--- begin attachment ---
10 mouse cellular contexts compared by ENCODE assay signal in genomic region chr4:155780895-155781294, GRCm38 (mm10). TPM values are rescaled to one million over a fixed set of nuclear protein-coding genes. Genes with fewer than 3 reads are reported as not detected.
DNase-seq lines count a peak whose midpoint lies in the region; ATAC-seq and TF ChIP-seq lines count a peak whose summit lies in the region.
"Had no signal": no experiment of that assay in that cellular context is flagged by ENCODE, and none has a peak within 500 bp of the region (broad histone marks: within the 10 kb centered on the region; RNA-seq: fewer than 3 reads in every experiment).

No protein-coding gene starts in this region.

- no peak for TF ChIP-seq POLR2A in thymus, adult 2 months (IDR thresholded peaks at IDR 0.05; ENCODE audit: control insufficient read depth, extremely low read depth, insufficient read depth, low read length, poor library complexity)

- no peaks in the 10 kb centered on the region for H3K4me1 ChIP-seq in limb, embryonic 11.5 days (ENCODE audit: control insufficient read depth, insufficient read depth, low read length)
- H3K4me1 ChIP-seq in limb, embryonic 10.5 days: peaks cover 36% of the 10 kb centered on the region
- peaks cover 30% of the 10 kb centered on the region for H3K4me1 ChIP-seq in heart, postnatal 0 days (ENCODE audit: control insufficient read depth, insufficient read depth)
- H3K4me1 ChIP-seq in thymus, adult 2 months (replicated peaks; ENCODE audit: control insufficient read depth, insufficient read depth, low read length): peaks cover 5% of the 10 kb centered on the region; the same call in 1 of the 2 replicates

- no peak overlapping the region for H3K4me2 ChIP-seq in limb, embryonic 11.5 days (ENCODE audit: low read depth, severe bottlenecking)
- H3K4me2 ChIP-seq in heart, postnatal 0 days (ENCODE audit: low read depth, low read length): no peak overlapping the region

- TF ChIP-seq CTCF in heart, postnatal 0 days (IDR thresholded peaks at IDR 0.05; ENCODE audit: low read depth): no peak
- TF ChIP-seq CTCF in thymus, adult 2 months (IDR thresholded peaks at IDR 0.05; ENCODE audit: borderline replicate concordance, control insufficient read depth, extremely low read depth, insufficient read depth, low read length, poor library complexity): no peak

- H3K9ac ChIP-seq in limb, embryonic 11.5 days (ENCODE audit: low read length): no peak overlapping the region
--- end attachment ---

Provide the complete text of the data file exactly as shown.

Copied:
10 mouse cellular contexts compared by ENCODE assay signal in genomic region chr4:155780895-155781294, GRCm38 (mm10). TPM values are rescaled to one million over a fixed set of nuclear protein-coding genes. Genes with fewer than 3 reads are reported as not detected.
DNase-seq lines count a peak whose midpoint lies in the region; ATAC-seq and TF ChIP-seq lines count a peak whose summit lies in the region.
"Had no signal": no experiment of that assay in that cellular context is flagged by ENCODE, and none has a peak within 500 bp of the region (broad histone marks: within the 10 kb centered on the region; RNA-seq: fewer than 3 reads in every experiment).

No protein-coding gene starts in this region.

- no peak for TF ChIP-seq POLR2A in thymus, adult 2 months (IDR thresholded peaks at IDR 0.05; ENCODE audit: control insufficient read depth, extremely low read depth, insufficient read depth, low read length, poor library complexity)

- no peaks in the 10 kb centered on the region for H3K4me1 ChIP-seq in limb, embryonic 11.5 days (ENCODE audit: control insufficient read depth, insufficient read depth, low read length)
- H3K4me1 ChIP-seq in limb, embryonic 10.5 days: peaks cover 36% of the 10 kb centered on the region
- peaks cover 30% of the 10 kb centered on the region for H3K4me1 ChIP-seq in heart, postnatal 0 days (ENCODE audit: control insufficient read depth, insufficient read depth)
- H3K4me1 ChIP-seq in thymus, adult 2 months (replicated peaks; ENCODE audit: control insufficient read depth, insufficient read depth, low read length): peaks cover 5% of the 10 kb centered on the region; the same call in 1 of the 2 replicates

- no peak overlapping the region for H3K4me2 ChIP-seq in limb, embryonic 11.5 days (ENCODE audit: low read depth, severe bottlenecking)
- H3K4me2 ChIP-seq in heart, postnatal 0 days (ENCODE audit: low read depth, low read length): no peak overlapping the region

- TF ChIP-seq CTCF in heart, postnatal 0 days (IDR thresholded peaks at IDR 0.05; ENCODE audit: low read depth): no peak
- TF ChIP-seq CTCF in thymus, adult 2 months (IDR thresholded peaks at IDR 0.05; ENCODE audit: borderline replicate concordance, control insufficient read depth, extremely low read depth, insufficient read depth, low read length, poor library complexity): no peak

- H3K9ac ChIP-seq in limb, embryonic 11.5 days (ENCODE audit: low read length): no peak overlapping the region